In pantheism, God is the universe itself. In atheism, there is an absence of belief in God. In agnosticism, the existence of God is deemed unknowable. God has been conceived as the source of all moral obligation, the "greatest conceivable existent". Many notable philosophers have developed arguments against the existence of God. Monotheists refer to their gods using names prescribed by their respective religions, with some of these names referring to certain cultural ideas about their god's identity and attributes. In the ancient Egyptian era of Atenism the earliest recorded monotheistic religion, this deity was called Aten, premised on being the one "true" Supreme Being and creator of the universe. In the Hebrew Bible and Judaism, Adonai, YHWH and other names are used as the names of God. Yahweh and Jehovah, possible vocalizations of YHWH, are used in Christianity. In the Christian doctrine of the Trinity, coexisting in three "persons", is called the Father, the Son, the Holy Spirit. In Islam, the name Allah is used, while Muslims have a multitude of titular names for God.
In Hinduism, Brahman is considered a monistic concept of God. In Chinese religion, Shangdi is conceived as the progenitor of the universe, intrinsic to it and bringing order to it. Other religions have names for the concept, for instance, Baha in the Bahá'í Faith, Waheguru in Sikhism, Sang Hyang Widhi Wasa in Balinese Hinduism, Ahura Mazda in Zoroastrianism; the many different conceptions of God, competing claims as to God's characteristics and actions, have led to the development of ideas of omnitheism, pandeism, or a perennial philosophy, which postulates that there is one underlying theological truth, of which all religions express a partial understanding, as to which "the devout in the various great world religions are in fact worshipping that one God, but through different, overlapping concepts". The earliest written form of the Germanic word God comes from the 6th-century Christian Codex Argenteus; the English word itself is derived from the Proto-Germanic * ǥuđan. The reconstructed Proto-Indo-European form * ǵhu-tó-m was based on the root * ǵhau-, which meant either "to call" or "to invoke".
The Germanic words for God were neuter—applying to both genders—but during the process of the Christianization of the Germanic peoples from their indigenous Germanic paganism, the words became a masculine syntactic form. In the English language, capitalization is used for names by which a god is known, including'God'; the capitalized form of god is not used for multiple gods or when used to refer to the generic idea of a deity. The English word God and its counterparts in other languages are used for any and all conceptions and, in spite of significant differences between religions, the term remains an English translation common to all; the same holds for Hebrew El, but in Judaism, God is given a proper name, the tetragrammaton YHWH, in origin the name of an Edomite or Midianite deity, Yahweh. In many translations of the Bible, when the word LORD is in all capitals, it signifies that the word represents the tetragrammaton. Allāh is the Arabic term with no plural used by Muslims and Arabic speaking Christians and Jews meaning "The God", while "ʾilāh" is the term used for a deity or a god in general.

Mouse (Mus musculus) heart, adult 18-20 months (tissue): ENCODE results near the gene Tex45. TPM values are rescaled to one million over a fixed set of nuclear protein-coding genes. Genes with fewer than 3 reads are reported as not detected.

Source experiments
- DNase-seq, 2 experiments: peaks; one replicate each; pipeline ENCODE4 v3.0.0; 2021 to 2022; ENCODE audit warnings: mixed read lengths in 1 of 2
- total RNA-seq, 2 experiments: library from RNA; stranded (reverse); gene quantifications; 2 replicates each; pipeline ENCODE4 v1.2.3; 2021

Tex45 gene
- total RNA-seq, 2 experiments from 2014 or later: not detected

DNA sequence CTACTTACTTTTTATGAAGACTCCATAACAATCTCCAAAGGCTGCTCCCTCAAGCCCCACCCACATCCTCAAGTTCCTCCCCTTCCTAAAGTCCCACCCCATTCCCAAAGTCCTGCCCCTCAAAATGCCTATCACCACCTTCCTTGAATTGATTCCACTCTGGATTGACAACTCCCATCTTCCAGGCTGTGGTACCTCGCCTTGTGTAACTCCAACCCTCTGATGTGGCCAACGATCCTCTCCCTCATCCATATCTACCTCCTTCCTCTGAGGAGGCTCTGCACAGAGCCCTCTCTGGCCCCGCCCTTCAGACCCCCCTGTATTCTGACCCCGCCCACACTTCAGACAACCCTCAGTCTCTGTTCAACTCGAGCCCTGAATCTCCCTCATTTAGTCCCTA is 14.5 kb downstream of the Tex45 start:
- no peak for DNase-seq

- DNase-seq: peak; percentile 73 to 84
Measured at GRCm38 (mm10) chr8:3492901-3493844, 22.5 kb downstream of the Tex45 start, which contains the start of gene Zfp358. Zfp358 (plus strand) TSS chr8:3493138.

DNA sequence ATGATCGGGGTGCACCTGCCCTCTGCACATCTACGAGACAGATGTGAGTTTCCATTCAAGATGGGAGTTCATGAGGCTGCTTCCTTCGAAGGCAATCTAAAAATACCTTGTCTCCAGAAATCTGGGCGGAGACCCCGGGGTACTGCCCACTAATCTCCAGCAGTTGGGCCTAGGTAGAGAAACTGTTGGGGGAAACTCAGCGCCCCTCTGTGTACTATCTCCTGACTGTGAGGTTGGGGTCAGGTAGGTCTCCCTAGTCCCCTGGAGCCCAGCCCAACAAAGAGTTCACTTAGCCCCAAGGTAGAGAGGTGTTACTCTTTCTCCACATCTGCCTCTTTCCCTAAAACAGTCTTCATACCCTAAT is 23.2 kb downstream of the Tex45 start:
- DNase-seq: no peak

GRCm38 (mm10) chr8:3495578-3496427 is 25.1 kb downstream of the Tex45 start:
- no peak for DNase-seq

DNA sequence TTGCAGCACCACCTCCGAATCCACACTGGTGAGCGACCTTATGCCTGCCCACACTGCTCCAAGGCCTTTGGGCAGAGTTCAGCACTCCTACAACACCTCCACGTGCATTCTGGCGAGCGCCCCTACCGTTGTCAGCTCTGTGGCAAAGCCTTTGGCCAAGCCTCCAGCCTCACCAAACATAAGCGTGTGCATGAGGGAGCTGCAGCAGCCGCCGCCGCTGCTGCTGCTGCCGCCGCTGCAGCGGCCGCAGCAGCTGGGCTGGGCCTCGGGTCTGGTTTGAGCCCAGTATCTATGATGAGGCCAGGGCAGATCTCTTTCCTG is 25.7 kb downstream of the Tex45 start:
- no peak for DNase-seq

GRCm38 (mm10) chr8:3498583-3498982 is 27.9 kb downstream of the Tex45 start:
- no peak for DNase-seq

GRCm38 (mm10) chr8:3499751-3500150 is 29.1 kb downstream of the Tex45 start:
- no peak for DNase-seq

God may be given a proper name in monotheistic currents of Hinduism which emphasize the personal nature of God, with early references to his name as Krishna-Vasudeva in Bhagavata or Vishnu and Hari. Ahura Mazda is the name for God used in Zoroastrianism. "Mazda", or rather the Avestan stem-form Mazdā-, nominative Mazdå, reflects Proto-Iranian *Mazdāh. It is taken to be the proper name of the spirit, like its Sanskrit cognate medhā, means "intelligence" or "wisdom". Both the Avestan and Sanskrit words reflect Proto-Indo-Iranian *mazdhā-, from Proto-Indo-European mn̩sdʰeh1 meaning "placing one's mind", hence "wise". Waheguru is a term most used in Sikhism to refer to God, it means "Wonderful Teacher" in the Punjabi language. Vāhi means "wonderful" and guru is a term denoting "teacher". Waheguru is described by some as an experience of ecstasy, beyond all descriptions; the most common usage of the word "Waheguru" is in the greeting Sikhs use with each other: Baha, the "greates